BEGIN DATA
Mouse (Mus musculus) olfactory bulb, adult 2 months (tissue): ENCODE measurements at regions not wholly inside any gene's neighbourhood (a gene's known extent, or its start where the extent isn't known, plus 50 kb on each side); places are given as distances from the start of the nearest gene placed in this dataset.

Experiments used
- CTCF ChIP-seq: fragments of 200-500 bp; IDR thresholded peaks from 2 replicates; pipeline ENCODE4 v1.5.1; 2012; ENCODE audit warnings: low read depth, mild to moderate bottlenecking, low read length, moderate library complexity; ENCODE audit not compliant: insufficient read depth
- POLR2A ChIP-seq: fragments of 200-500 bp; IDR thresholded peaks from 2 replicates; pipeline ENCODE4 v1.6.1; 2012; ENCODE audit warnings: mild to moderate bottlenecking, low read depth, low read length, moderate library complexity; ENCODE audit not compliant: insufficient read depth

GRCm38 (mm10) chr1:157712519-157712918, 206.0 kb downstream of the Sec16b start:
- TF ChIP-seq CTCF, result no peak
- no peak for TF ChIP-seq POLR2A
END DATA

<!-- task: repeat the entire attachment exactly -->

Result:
Mouse (Mus musculus) olfactory bulb, adult 2 months (tissue): ENCODE measurements at regions not wholly inside any gene's neighbourhood (a gene's known extent, or its start where the extent isn't known, plus 50 kb on each side); places are given as distances from the start of the nearest gene placed in this dataset.

Experiments used
- CTCF ChIP-seq: fragments of 200-500 bp; IDR thresholded peaks from 2 replicates; pipeline ENCODE4 v1.5.1; 2012; ENCODE audit warnings: low read depth, mild to moderate bottlenecking, low read length, moderate library complexity; ENCODE audit not compliant: insufficient read depth
- POLR2A ChIP-seq: fragments of 200-500 bp; IDR thresholded peaks from 2 replicates; pipeline ENCODE4 v1.6.1; 2012; ENCODE audit warnings: mild to moderate bottlenecking, low read depth, low read length, moderate library complexity; ENCODE audit not compliant: insufficient read depth

GRCm38 (mm10) chr1:157712519-157712918, 206.0 kb downstream of the Sec16b start:
- TF ChIP-seq CTCF, result no peak
- no peak for TF ChIP-seq POLR2A